Schoop receives 2019 Beckman Young Investigator Award

By C. Todd Reichart
Tuesday, May. 28, 2019

Leslie M. Schoop, Assistant Professor of Chemistry, is one of ten members of the 2019 class of Beckman Young Investigator Awardees, conferred by The Arnold and Mabel Beckman Foundation to early career faculty members across the US. 

Schoop Lab, Department of Chemistry, Princeton University
The Schoop Lab as of February 2019. Professor Leslie Schoop at far right.
Photo by C. Todd Reichart

The Schoop Lab works at the interface between chemistry and physics, using chemical principles to find new materials with exotic physical properties.

“Our new 2019 BYI awardees are tackling a broad range of challenges, from production of sustainable plastics and batteries, to new rapid genetic screening techniques for cancer therapies, to modeling of magnetic quantum materials, among others,” shared Dr. Anne Hultgren, Executive Director of the Arnold and Mabel Beckman Foundation. “We’re very excited to welcome these exceptional scientists to the Beckman family, and look forward to seeing their progress over the next few years.”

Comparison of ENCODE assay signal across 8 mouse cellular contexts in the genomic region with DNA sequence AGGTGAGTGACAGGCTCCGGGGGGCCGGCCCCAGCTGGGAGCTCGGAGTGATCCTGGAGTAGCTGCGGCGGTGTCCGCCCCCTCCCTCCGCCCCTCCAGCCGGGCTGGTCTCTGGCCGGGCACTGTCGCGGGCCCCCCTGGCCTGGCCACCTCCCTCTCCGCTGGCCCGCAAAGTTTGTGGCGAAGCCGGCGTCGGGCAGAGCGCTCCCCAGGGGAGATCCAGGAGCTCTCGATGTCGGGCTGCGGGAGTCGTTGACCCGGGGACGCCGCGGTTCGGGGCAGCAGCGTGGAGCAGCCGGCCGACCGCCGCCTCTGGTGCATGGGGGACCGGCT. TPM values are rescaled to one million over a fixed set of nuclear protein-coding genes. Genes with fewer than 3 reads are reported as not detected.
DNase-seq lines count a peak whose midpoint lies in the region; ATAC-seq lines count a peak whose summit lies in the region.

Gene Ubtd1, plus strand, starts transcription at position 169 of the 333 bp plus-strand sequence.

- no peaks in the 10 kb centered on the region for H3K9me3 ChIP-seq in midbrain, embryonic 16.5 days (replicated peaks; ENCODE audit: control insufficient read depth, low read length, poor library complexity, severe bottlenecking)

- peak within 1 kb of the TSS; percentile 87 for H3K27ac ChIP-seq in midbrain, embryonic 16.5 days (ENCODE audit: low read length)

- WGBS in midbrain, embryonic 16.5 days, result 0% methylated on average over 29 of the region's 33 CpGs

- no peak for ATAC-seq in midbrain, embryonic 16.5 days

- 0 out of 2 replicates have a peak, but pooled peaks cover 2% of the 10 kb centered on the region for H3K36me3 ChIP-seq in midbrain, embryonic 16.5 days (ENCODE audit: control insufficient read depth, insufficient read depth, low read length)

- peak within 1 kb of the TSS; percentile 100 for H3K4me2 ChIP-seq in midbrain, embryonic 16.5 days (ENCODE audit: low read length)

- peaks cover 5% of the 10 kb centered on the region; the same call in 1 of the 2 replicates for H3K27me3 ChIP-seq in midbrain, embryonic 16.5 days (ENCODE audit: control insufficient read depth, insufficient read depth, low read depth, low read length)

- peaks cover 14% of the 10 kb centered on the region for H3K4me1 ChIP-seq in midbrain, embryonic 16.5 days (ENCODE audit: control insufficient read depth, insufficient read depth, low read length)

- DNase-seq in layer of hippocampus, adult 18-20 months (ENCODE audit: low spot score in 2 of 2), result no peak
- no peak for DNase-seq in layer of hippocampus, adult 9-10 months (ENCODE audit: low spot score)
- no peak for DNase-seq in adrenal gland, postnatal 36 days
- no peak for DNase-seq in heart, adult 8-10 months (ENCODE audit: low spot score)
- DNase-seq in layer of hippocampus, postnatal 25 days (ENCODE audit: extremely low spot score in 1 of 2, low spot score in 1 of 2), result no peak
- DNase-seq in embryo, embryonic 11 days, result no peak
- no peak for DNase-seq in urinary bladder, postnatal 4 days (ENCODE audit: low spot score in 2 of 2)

Selected from a pool of over 300 applicants, the awardees "exemplify the Foundation’s mission of supporting the most promising young faculty members in the early stages of their academic careers in the chemical and life sciences, particularly to foster the invention of methods, instruments and materials that will open up new avenues of research in science." This year’s award offers $600,000 in funding over four years to each of the awardees.

Located in Irvine, California, the Arnold and Mabel Beckman Foundation supports researchers and nonprofit research institutions in making the next generation of breakthroughs in chemistry and the life sciences. Founded in 1978 by 20th century scientific instrumentation pioneer Dr. Arnold O. Beckman, the Foundation supports United States institutions and young scientists whose creative, high-risk, and interdisciplinary research will lead to innovations and new tools and methods for scientific discovery. For more information, visit beckman-foundation.org.